August 14th, 2007


I freely admit that it’s a little pathetic (maybe more than a little), but it’s times like this that just make me think of a chapter title from These Happy Golden Years (or was it Little Town on the Prairie? Anyway, it was one of the superfun Little House books where Nellie Oleson is after Almanzo but she can’t have him because Laura’s already got him only she doesn’t know it yet): “A Whirl of Gaiety.” As I recall, Laura is having such an active social life that she is unable to study quite as much as she would normally. (Hey, I never thought about it before—but Laura was kind of a nerd! Go, Laura!)


This is just one of those times when real life is distracting me from my real work—and since it’s distracting me in a good way (well, mostly), I guess I’ll just let it.


It's a feast time (as opposed to famine) freelance-wise—a time I have to enjoy now, because soon enough the assignments will ebb again. I got a last-minute assignment yesterday from an editor at my favorite magazine—not my usual editor, but a nice one I’ve worked with before. This morning I had a whirlwind interview with a well-known CW star. This afternoon I have to go take pictures of a kid I profiled for Pockets. I have a story to revise for Highlights, and an essay to re-work for U.S. Catholic.


And then I’m trying to finalize plans for a visit to a movie set in Australia (seriously, that makes my life sound so way more glamorous than it is. I’m going to have to find a way to work it into casual conversation). I just chatted with the studio rep about whether it was more important for me to “get Jodie” or to “get the animal trainer” or to “get Abigail.” (Sadly, it really is more important for me to get the animal trainer. Which may be all for the best, though, since if I actually were in an enclosed space with Jodie, I would surely just stutter and stammer and eventually ask something really, really meaningful and important, like, “What’s it like to work with Anthony Hopkins?” And then Security would be called in, and the interview would be cut short, and probably the animal trainer wouldn’t even talk with me after the whole debacle.)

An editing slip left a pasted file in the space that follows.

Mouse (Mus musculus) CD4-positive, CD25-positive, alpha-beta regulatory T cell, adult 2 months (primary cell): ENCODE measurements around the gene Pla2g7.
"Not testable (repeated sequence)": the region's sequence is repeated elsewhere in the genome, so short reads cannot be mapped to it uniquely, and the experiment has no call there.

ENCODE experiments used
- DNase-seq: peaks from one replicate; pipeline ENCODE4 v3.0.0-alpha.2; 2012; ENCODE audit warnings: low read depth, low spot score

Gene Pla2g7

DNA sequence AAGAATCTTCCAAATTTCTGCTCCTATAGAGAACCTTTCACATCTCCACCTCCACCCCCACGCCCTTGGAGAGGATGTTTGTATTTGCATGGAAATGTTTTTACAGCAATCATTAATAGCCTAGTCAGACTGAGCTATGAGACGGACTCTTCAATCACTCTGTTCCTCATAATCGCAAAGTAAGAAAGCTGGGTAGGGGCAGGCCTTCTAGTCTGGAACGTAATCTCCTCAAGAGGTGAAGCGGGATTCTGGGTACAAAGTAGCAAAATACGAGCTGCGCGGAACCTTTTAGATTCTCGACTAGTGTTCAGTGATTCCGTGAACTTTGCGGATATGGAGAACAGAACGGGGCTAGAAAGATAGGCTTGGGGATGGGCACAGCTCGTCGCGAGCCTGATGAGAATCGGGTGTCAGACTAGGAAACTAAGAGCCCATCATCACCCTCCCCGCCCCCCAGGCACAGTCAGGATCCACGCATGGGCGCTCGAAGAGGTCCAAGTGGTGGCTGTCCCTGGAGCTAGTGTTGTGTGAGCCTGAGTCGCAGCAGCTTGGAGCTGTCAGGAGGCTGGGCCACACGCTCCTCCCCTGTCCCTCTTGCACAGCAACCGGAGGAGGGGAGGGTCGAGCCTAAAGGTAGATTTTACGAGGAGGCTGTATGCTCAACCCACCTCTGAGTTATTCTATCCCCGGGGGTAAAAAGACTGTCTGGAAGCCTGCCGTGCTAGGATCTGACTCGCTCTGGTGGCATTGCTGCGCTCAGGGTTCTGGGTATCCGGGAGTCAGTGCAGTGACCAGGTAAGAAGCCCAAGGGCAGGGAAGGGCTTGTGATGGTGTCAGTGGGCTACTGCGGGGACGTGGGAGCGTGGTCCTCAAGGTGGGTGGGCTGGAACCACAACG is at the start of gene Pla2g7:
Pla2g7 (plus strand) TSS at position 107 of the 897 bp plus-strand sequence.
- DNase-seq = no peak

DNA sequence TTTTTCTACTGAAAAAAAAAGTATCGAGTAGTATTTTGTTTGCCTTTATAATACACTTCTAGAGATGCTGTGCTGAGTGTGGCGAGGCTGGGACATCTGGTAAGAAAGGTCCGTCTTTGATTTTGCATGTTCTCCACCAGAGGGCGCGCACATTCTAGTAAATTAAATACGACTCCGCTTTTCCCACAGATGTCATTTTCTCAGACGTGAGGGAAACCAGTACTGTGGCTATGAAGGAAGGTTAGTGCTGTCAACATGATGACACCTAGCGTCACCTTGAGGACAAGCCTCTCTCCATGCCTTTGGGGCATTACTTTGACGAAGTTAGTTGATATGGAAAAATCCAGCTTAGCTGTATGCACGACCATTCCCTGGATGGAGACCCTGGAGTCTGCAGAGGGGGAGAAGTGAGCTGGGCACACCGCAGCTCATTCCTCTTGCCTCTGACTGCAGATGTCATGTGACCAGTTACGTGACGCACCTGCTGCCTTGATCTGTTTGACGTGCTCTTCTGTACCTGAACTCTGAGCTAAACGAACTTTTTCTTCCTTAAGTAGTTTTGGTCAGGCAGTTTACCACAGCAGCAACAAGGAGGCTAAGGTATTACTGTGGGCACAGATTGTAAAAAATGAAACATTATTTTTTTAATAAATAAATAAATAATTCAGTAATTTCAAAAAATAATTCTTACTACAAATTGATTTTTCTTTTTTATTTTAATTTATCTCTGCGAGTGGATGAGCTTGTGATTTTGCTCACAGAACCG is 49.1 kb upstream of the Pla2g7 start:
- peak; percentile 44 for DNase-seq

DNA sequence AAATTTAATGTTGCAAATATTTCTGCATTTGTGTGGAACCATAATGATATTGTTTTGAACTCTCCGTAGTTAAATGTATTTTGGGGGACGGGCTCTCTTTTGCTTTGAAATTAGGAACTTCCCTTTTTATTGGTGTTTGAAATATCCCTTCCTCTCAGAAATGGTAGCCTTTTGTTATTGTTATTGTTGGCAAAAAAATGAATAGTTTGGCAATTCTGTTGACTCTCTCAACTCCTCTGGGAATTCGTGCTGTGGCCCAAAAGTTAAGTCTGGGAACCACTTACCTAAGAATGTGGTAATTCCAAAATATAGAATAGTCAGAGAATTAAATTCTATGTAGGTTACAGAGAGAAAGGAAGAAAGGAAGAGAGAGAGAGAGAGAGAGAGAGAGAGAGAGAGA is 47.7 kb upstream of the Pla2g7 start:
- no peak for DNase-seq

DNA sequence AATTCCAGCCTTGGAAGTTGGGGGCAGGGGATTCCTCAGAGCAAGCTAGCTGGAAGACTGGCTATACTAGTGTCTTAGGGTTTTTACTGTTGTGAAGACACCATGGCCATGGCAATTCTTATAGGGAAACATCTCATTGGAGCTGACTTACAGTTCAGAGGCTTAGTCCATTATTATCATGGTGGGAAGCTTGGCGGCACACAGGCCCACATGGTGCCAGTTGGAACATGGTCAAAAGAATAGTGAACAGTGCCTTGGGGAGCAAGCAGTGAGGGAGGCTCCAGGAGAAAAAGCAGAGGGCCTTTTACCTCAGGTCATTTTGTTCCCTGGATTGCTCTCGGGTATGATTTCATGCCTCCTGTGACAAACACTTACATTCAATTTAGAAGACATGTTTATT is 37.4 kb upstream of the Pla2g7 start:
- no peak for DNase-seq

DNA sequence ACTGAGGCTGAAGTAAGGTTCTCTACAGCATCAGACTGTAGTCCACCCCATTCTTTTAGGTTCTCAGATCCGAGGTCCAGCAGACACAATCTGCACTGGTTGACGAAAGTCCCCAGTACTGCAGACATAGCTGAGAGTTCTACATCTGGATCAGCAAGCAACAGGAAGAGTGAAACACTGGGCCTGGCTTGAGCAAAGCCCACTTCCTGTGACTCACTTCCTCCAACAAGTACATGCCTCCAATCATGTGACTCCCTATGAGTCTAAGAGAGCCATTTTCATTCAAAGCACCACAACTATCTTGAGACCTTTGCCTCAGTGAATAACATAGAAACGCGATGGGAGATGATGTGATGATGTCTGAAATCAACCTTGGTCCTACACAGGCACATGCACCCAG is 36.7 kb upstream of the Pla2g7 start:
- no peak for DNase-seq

In between these assignments, there’s hanging out with my brother (home from college just for a couple more weeks), and becoming a bridesmaid, and reading and blogging and hill-running (you’d be surprised how fast a non-runner can sprint when yappy dogs suddenly enter the equation).


And where does this leave my MG fantasy manuscript, my real work? Ah, that’s a bigger question than it seems.


I had set myself a very, very firm deadline of this summer to really, really finish the first three chapters and submit to agents. Things were going along pretty well. Then yesterday I sat myself down with a notebook and a nice inky Bic pen, and started imagining what the story would be like if a different character—my main character’s sister—were the focus. The idea of such a big changeover had occurred to me a long, long time ago, but I was reluctant to set aside all my work and start from a different scratch.


But if nothing else, this manuscript has taught me that it is no use brushing things under the rug, closing your eyes so you can’t see the bogeyman sneak out of the closet, or putting your fingers in your ears and chanting out loud so you can’t hear what you don’t want to listen to. Not for the first time, I am doing something I absolutely, positively, very, very dramatically refused to do: starting over.


Okay, not officially starting over. Not yet. I know this character very well, but there are events we haven’t talked about yet—events the reader will need to see. So plot-wise this transformation is still tentative. But the ideas just came so easily yesterday—and only partly because of the inky Bic (they write so smoothly, don’t they??).


So I’ll allow the rest of this month to drift by, the foreground crammed with real life stuff. But behind the scenes, the wheels will be turning. And come September, I may just be cranking out a whole new vision of my manuscript. And if that’s the case, there will be a new deadline in my future—and that one, I promise, will be immovable!

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